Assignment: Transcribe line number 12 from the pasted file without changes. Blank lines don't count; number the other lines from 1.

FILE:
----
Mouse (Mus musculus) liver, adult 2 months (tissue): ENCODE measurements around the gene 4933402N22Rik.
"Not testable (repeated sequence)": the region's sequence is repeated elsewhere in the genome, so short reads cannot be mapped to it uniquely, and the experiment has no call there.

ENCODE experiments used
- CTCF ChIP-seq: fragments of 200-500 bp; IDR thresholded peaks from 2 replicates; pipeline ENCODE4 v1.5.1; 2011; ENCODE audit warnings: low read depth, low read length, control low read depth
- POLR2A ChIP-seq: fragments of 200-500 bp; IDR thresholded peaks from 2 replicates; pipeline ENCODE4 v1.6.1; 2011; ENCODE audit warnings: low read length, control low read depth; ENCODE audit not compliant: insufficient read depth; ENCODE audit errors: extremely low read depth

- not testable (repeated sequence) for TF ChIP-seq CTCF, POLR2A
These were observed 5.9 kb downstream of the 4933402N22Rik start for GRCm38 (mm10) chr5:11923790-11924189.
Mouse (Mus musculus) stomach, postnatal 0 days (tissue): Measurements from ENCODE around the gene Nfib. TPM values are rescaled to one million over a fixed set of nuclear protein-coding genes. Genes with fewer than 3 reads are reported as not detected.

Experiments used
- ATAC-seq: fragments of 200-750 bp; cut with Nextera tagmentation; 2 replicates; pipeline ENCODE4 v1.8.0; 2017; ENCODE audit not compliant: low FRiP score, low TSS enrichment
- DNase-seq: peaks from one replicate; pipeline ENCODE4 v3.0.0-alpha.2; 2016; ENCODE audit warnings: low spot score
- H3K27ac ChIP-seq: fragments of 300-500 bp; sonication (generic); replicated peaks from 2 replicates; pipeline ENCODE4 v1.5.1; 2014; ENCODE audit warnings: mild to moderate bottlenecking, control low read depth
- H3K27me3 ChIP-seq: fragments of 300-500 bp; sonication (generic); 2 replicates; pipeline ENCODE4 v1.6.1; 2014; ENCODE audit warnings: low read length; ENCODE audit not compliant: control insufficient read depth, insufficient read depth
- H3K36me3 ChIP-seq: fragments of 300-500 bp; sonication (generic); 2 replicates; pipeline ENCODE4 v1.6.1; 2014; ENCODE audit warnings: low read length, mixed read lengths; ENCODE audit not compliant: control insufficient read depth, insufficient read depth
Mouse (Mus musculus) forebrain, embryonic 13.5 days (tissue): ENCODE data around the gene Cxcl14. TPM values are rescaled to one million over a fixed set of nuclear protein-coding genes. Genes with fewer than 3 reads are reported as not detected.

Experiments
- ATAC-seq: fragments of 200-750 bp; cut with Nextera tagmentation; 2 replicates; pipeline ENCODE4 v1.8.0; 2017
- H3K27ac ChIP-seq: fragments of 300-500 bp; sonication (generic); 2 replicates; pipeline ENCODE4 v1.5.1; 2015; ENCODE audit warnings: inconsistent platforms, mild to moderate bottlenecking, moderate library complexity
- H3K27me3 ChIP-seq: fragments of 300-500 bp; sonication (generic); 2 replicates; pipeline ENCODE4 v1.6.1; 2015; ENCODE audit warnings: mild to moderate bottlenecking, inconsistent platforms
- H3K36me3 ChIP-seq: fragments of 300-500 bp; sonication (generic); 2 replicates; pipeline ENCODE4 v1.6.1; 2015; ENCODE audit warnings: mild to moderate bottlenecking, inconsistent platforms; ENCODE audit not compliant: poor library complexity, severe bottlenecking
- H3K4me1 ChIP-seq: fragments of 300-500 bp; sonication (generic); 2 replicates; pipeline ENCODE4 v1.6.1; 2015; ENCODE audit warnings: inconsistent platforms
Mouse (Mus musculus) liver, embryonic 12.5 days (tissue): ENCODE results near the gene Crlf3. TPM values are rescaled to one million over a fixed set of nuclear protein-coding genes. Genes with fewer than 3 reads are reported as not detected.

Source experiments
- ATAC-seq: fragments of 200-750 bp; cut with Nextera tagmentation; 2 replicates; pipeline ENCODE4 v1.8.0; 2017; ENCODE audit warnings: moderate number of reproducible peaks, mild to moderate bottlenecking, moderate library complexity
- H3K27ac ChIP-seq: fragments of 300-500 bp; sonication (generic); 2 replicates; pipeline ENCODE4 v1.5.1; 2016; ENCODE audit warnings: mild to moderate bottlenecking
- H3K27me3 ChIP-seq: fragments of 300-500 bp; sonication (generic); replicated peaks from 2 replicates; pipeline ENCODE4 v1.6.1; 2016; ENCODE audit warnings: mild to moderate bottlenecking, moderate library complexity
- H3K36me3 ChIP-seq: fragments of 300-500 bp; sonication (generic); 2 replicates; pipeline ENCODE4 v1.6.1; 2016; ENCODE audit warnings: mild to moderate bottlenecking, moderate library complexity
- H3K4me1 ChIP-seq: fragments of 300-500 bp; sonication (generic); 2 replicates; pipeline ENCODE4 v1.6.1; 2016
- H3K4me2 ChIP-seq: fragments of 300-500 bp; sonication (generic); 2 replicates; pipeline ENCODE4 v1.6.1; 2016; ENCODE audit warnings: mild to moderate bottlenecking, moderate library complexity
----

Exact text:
- H3K27ac ChIP-seq: fragments of 300-500 bp; sonication (generic); replicated peaks from 2 replicates; pipeline ENCODE4 v1.5.1; 2014; ENCODE audit warnings: mild to moderate bottlenecking, control low read depth